Conversations with Bob Livesay

IMG_0445On February 4, 2016, I flew to Corvallis, OR to visit with my 91-year-old father-in-law, Robert Benton Livesay, Jr. Bob lives at Timberhill Place, which is a 10 minute drive from his son Dave, and his wife Maggie. During retirement, Bob and his late wife Louise wrote a substantial number of stories about their lives, which I read ahead of time. At 91, Bob’s physical activities are limited, but his mind remains sharp and he enjoys conversation. As I was visiting Bob, Dave and Maggie for four full days, I decided that Bob and I should do a project together. With his agreement, I recorded a series of conversations where we discuss his life. In this post, I collect his writings and these recordings.

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Air Force Plane

Let me begin with my collection of Bob Livesay’s writings:

  • My Father: Bob talks about his father and best friend, Robert Benton Livesay
  • Great Depression: Bob describes the great depression through his eyes, as an eight year old boy
  • My First Car: Bob reflects on his 1936 Chevrolet coupe after learning to drive in 1940
  • Brown outs and black outs, World War II — Beginnings: Bob describes how people in California cope with the break out of World War II, as seen through the eyes of a high school senior
  • My Hidden Talent: Bob talks about being the star of the high school play, “Incognito” in 1942
  • Incognito Playbill: A high school production where Bob Livesay plays the lead, Fred Collins
  • The Import of Pearl Harbor: Bob describes how the bombing of Pearl Harbor, in the summer of 1941, changed his life
  • Learning to Fly: Bob shares his impressions and feelings as an 18-year-old man, who had enlisted in the Army Air Corps on March 1, 1943
  • Joy: Bob reflects on how the birth of two sons, Robert and David, fills him and Louise with joy
  • A Christmas Story: Bob and Louise each tell their story of a difficult pregnancy that ultimately resulted in a special Christmas gift: the birth of a daughter, Luanne
  • The Hat: Bob attempts to adjust to New York City customs while working for Texaco, and buys his first (and only) “top of the line” Stetson hat
  • My Retirement Toy: After retiring from Texaco in 1987, Bob embarks on off-road adventures in a Jeep Cherokee with Louise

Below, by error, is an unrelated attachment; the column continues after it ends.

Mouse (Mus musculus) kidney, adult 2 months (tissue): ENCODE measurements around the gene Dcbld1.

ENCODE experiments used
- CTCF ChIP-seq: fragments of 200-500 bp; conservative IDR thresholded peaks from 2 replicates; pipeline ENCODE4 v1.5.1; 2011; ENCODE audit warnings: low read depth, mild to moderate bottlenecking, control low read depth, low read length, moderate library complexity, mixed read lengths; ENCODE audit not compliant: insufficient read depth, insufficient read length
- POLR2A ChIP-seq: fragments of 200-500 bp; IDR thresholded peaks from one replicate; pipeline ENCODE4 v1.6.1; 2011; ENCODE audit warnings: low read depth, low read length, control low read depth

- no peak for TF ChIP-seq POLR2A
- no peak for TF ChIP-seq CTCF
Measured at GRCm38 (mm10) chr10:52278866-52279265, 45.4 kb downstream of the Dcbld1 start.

• A Visit Evokes Memories: In August, 2004, Bob and Louise visit the newly dedicated World War II memorial
  • Grandad’s Hair -o- wing Experience: A story written for Devon by Grandad Robert Livesay
  • Smoked Turkey Breast: Bob shares secrets for making smoked turkey breast
  • A Letter from Bob Livesay: June, 2010, Bob writes to Rob and Jo, Dave and Margaret, and Allan and Luanne to express appreciation for a trip to the east coast
  • A Sushi Experience – Up Close and Personal: Bob and Louise learn to make sushi from their friend Vi Omoto

Next, here is a series of the four conversations that we had during my visit.

As an aside, since this is my first attempt at incorporating an audio format into the blog, I uploaded the audio files to two sites, Soundcloud and Mixcloud. I will likely settle on one or the other for future projects, but for these interviews you have a choice. Here are links to the playlists, as well as the individual tracks.

Talking about Bob’s life would be incomplete without including the writings of his wife Louise. They were married two weeks shy of 65 years. Here are Louise’s writings.

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Louise Livesay

Talking to Bob and collecting this material was a lot of fun for both of us. Being able to speak from 91 years of experience gives Bob and unique and valuable perspective on the world. He and Louise lived dignified lives that enriched the world through their actions, as well as through their children and grandchildren. As an aside, by compiling all their information here, it will be included in the internet archive, which is a non-profit internet library. Thus, historians, researchers and scholars will have access to this post, and the contents of all the links, for years to come.

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3 thoughts on “Conversations with Bob Livesay

  1. Bill Hanna

    Thanks for sharing Allan!

    Bill Hanna

    (617) 717-4906

    “We cannot become what we need to be by remaining what we are.” — Max De Pree

    Reply
  2. Jean Shyrer

    Our Christmas card to Bob was returned and we are sorry to find Bob passed in April. Bob and Louise were dear friends in Corvallis. We met at church and they were supportive to me when my husband, Ralph Burba, was ill. Ralph passed in 2007 and I have since remarried and live in Medford, OR. I would enjoy reading Louise’s stories as well as Bob’s and find I need permission to access Louise’s blog. My regular email is jburba@q.com

    Reply
    1. Allan Post author

      Thank you for your comment. As it turns out, you identified a problem with this post — I had unlocked the folder containing Bob’s files, but not Louise’s files. I fixed the issue. If you have any further access problems, please let me know.

      Reply

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